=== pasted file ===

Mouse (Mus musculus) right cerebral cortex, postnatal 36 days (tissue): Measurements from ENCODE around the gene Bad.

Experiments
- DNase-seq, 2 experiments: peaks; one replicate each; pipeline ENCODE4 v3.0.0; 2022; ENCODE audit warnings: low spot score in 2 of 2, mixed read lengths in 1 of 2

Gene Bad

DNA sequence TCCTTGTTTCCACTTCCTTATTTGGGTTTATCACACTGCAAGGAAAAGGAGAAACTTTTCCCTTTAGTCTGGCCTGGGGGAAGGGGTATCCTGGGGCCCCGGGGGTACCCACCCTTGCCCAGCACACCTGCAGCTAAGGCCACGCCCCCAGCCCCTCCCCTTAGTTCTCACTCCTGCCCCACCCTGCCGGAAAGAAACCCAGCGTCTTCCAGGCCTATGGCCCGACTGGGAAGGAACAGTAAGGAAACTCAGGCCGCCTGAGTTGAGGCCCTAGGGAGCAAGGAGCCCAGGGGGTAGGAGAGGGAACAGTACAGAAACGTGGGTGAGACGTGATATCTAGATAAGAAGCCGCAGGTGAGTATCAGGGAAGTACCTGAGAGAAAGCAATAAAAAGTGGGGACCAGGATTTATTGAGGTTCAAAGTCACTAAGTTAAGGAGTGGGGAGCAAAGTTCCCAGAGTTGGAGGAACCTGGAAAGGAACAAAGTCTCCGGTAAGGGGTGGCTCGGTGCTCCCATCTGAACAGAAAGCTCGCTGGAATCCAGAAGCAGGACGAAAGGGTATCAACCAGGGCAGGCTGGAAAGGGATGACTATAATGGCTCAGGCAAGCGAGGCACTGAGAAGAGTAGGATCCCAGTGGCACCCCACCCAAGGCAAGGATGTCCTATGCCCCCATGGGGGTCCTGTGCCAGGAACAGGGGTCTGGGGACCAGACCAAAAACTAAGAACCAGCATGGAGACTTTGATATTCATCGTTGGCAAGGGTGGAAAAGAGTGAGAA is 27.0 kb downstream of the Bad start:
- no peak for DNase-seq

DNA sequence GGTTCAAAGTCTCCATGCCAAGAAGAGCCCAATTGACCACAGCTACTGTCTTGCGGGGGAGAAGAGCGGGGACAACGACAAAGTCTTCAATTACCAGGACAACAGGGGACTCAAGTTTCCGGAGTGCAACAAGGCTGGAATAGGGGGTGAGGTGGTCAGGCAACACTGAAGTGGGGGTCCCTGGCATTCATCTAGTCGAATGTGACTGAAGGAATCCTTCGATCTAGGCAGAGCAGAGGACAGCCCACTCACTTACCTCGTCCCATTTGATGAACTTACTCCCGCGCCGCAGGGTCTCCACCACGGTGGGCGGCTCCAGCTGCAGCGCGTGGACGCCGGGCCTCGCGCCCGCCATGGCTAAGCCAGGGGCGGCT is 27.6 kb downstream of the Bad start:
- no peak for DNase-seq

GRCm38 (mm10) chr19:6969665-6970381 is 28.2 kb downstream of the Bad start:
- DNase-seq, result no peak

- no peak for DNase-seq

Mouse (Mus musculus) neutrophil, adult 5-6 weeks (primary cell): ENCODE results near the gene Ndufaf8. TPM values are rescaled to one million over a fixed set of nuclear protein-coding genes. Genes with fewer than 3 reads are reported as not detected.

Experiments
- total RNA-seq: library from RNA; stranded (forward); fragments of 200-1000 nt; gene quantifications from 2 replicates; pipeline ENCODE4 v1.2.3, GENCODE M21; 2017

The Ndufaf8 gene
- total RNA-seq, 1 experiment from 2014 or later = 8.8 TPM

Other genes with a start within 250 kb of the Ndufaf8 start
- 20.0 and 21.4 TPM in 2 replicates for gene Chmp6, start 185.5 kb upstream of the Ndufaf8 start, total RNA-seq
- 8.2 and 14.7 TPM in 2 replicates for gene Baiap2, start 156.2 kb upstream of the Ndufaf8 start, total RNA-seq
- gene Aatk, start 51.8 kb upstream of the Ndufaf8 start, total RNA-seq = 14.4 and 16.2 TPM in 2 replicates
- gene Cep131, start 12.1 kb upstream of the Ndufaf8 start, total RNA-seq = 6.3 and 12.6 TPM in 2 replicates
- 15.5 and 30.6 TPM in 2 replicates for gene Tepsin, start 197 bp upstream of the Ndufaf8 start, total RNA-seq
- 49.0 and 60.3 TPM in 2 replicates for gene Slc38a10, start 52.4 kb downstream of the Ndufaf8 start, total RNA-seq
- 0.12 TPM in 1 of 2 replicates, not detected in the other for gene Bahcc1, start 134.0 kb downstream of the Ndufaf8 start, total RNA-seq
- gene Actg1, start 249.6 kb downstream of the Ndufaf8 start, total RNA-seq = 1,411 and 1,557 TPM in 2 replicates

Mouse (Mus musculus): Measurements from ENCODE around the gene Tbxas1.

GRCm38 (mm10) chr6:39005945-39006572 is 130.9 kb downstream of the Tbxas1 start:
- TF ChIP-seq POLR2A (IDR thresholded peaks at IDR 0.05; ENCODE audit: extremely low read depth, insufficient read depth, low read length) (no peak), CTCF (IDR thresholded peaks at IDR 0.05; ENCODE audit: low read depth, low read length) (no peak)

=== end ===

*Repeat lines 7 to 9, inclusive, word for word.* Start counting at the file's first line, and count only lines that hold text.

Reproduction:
DNA sequence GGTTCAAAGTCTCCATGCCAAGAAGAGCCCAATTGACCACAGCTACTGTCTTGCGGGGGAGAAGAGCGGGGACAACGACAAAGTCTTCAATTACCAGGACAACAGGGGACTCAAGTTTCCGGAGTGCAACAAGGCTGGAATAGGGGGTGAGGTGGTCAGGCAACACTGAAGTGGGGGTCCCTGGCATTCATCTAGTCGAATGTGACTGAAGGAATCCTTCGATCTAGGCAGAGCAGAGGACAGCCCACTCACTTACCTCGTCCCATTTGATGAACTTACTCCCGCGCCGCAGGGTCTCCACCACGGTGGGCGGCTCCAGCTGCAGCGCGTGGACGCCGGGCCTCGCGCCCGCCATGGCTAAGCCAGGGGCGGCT is 27.6 kb downstream of the Bad start:
- no peak for DNase-seq

GRCm38 (mm10) chr19:6969665-6970381 is 28.2 kb downstream of the Bad start: